I have to say, PBS has a way of bringing us some handsome and talented Irishmen. My proof? A few years back, it was Northern Ireland’s fabulous singer and actor Damian McGinty, whom I love (and whose mailing list you should join, so you don’t miss out on future news of his tours and CDs, I’m just saying). And now, Masterpiece Theatre and PBS (and the BBC, which, by the way, #savetheBBC and #backtheBBC!) have blessed us again with another talented actor from the Emerald Isle.
This time, it’s Dublin’s Aidan Turner in Poldark, a 2015 revival of an old PBS favorite: in the 1970s, Masterpiece produced the Winston Graham books into a much beloved series starring Robin Ellis in the title role (see my recent interview with Robin here).
I was delighted to have the chance to chat with Aidan earlier this week, just in time for the Poldark season one finale episodes airing on PBS this Sunday. Handsome but humble, gracious and grateful, from all appearances, in the twenty minutes we had together, he’s everything you’d hope he would be.
Here’s the transcript of our chat. My heartfelt thanks to Aidan for his time!
Q: As an author, I found this assessment in an LA Times article on Poldark interesting: “It’s a story in which character, more than chance or fate, drives the narrative.” I know that in preparing for the role of Ross Poldark, you studied art, read about iron mines, did online research that led you from interest to interest. Is all that reading studying for character purposes or are you also a curious person who loves learning?
A: It’s everything, really. I’m interested in what I do in every capacity and if it’s studying for the character or the times, or reading about the author, or other books that maybe Winston has written, or, just everything is, everything helps for me in preparation, do you know. But I think every actor’s the same. They tend to put a lot of work in. You tend to take your inspiration from as many places as possible. With preparation for Poldark, it was just trying to absorb as much as I could in as many different ways as I could, like reading the novels, reading the scripts again, even if it’s physical stuff like making sure my horse riding technique was really good. It’s all the little things that matter, you know, for me, getting in shape was a thing, working on the accent was a thing. Yes, just all those things matter a great deal to me when preparing for the role and then doing it, because you obviously want to do a good job. And when the camera turns over and you start shooting, there isn’t time to do those things. You need to have all that homework done. So for me, that’s always been a thing.
Q: What is it about acting that you love? Is it the chance to be someone else?
A: Well, I love it sort of in every capacity. I love going to theater, I love seeing plays, I love storytelling, I love the movies, and I love what I do. I find it challenging, and exciting when you read a script that you have an interest in, you attach yourself to, it’s interesting to find out what you come up with, with the character and the role. I don’t know, the whole world just kind of excites me a little bit, do you know. It’s challenging, you don’t always get it right, and you learn, you know, there’s a lot of learning, too. You mess things up or you don’t hit the mark on certain things, and then six months down the road you realize why that happened, if you review things. I don’t know. I just like everything that kind of goes along with it. A lot of stuff I don’t like as well, but for right now, I’m enjoying myself.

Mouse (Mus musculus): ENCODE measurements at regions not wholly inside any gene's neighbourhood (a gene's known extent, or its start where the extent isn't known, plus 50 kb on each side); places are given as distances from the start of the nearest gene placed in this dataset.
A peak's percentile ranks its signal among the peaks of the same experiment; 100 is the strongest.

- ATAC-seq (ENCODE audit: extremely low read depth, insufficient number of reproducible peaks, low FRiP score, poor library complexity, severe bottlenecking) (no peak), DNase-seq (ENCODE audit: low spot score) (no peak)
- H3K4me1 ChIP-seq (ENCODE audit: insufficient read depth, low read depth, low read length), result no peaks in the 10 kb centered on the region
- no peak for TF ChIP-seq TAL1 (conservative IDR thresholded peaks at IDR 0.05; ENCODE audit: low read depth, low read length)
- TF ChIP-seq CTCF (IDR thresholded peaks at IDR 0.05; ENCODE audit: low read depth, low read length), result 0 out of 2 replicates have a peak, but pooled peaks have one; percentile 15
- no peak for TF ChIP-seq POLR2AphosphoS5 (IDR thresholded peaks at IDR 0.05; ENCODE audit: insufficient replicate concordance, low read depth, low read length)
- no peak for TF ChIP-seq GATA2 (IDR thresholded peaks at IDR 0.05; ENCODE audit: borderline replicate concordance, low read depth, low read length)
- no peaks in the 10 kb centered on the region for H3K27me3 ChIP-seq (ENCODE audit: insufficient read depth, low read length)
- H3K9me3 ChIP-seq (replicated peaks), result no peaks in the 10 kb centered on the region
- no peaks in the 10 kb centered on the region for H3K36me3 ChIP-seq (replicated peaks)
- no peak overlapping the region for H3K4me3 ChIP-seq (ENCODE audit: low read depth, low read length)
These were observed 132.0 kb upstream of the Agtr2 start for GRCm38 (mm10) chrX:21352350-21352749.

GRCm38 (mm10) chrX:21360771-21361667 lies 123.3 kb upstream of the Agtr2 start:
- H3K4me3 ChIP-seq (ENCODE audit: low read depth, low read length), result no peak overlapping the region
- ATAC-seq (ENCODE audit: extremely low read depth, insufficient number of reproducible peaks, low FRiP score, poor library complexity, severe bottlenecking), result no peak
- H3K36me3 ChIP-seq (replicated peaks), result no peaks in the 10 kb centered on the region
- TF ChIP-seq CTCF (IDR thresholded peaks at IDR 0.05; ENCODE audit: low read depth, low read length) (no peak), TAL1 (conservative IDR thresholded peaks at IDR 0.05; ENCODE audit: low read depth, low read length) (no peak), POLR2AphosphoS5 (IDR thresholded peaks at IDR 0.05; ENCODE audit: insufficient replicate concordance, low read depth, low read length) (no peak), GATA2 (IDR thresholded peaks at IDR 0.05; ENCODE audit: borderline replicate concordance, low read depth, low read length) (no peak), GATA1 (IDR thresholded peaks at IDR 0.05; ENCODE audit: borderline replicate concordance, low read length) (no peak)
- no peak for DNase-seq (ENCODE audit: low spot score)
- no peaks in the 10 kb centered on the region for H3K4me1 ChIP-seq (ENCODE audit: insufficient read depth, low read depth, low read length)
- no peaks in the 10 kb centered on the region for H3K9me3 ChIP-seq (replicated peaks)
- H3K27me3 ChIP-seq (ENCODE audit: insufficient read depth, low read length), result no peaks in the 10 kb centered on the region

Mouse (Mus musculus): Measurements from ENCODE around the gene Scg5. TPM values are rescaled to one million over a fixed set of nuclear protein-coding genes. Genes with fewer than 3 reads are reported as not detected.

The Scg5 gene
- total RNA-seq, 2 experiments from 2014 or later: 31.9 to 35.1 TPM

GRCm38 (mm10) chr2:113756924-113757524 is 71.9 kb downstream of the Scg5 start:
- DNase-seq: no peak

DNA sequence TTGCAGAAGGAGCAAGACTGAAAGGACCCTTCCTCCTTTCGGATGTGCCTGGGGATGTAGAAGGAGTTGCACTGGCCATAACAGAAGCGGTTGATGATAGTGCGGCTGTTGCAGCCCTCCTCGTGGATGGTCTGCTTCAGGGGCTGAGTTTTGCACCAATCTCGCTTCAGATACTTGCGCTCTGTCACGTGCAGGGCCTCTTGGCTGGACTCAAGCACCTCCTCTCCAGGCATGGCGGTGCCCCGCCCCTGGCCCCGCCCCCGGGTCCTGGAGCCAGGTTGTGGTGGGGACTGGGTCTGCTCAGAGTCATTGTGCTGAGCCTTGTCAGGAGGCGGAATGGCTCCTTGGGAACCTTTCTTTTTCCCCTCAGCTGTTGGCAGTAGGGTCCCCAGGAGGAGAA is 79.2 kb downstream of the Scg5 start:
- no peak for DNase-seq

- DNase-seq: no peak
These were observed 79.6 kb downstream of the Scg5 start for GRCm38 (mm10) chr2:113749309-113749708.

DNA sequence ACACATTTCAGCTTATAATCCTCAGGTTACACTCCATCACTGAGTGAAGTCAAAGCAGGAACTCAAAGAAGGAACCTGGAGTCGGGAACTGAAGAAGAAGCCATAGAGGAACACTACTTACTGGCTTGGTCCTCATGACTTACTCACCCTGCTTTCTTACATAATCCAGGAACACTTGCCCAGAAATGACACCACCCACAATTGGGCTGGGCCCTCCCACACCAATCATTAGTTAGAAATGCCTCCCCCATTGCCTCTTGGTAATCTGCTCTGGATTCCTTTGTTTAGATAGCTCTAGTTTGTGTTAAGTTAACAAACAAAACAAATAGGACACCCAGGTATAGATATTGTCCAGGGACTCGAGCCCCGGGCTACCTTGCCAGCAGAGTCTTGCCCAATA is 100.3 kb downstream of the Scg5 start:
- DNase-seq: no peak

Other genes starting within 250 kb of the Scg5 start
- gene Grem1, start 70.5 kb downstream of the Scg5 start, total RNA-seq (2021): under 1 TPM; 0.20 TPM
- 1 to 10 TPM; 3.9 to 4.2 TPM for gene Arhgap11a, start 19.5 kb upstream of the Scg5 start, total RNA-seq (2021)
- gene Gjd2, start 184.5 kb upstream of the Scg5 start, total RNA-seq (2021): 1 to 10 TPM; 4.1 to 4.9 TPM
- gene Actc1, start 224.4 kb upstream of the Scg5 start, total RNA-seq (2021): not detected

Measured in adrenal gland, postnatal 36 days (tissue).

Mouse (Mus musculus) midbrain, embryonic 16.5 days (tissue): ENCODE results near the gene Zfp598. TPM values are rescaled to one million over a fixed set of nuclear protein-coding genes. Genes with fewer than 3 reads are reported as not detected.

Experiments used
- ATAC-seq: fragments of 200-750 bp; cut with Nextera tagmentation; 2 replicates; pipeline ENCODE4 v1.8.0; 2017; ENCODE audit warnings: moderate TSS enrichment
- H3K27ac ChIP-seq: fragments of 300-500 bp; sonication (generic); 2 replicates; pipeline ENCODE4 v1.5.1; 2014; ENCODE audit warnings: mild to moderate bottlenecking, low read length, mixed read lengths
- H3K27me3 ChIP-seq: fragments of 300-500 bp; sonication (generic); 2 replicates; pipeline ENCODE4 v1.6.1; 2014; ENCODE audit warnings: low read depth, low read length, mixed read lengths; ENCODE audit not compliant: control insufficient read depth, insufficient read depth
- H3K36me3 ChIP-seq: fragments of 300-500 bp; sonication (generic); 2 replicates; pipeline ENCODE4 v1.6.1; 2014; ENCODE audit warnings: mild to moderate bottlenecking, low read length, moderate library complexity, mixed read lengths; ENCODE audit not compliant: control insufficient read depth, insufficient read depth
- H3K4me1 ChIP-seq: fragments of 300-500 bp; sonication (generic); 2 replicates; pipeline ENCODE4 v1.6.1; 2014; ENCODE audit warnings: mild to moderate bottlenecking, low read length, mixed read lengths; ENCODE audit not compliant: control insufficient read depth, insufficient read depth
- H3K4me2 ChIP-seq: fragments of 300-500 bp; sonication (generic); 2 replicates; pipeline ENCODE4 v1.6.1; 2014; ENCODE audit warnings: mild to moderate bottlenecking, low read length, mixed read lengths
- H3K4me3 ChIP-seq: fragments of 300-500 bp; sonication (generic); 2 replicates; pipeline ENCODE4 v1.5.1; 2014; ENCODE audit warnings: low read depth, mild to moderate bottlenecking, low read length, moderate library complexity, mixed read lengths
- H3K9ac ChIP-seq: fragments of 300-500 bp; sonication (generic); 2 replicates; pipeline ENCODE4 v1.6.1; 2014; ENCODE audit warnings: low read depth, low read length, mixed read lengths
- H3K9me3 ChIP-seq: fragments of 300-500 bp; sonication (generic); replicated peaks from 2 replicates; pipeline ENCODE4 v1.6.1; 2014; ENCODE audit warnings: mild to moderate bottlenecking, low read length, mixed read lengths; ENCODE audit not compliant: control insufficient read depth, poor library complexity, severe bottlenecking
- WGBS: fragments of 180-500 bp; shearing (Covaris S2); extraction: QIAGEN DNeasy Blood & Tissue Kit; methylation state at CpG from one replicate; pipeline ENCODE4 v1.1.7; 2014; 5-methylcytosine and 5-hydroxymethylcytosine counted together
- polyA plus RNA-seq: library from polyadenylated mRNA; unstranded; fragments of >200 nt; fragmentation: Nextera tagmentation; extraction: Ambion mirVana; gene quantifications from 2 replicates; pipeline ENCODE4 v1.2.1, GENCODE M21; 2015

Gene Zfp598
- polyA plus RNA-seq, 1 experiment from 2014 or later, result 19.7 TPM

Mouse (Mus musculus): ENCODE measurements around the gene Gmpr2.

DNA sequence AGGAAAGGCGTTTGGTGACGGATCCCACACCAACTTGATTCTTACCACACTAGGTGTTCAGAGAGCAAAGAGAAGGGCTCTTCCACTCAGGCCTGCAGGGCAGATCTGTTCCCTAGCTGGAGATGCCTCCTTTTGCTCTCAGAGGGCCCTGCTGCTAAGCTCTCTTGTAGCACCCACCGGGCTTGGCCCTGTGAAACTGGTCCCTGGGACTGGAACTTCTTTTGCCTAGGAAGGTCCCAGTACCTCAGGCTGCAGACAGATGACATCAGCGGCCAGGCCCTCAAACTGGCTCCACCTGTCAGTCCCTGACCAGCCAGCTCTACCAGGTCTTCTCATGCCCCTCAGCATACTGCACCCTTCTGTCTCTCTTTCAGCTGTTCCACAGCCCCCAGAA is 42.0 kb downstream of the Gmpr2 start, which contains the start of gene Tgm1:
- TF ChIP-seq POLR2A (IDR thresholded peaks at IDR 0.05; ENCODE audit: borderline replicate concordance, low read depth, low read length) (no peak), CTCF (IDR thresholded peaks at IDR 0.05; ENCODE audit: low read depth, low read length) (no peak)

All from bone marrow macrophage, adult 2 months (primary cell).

Q: You have an energy about you that suggests you don’t like to be bored, that you like new challenges. With that in mind, is it hard to keep a character fresh and interesting (for yourself) over multiple seasons of a show?
A: I think it’s always down to the story and the writing, and it’s a testament to Winston Graham; he writes really good characters. Debbie Horsfield is a fantastic writer, and her screenplays are really well constructed, well written, well thought-out. So it’s easier with a show like this, because there’s just so much there, all the time, you know, you’re being challenged and offered new ideas and new journeys to go on with your character all the time. So it doesn’t become staid, and it doesn’t become boring at all, or any of those things, and you don’t feel you have to fight too hard to stay on the journey, you know, and stay true to the show. That’s why, as an actor, you try to follow the good work and the good writing all the time, because that tends not to happen that that’s the case, where you’re in a show that maybe has a weak premise, or doesn’t have all those important faculties, all those really important parts behind it, it might be a bit more difficult. But with a show like Poldark, I think we’re lucky, because we have a great team in place.
Q: Earlier this year you filmed the screen adaptation of Sebastian Barry’s novel The Secret Scripture [with director Jim Sheridan, and alongside Rooney Mara (Girl With the Dragon Tattoo), Theo James (Divergent, Insurgent, Downton Abbey), Eric Bana (The Time Traveler’s Wife, Star Trek), Jack Reynor (Transformers: Age of Extinction), and of course Vanessa Redgrave (too many films to mention!)]. You’ve said you would take any job on The Secret Scripture just to work with Jim Sheridan. What was it about Jim that made you want to work with him? Did the reality of it live up to your hopes and expectations?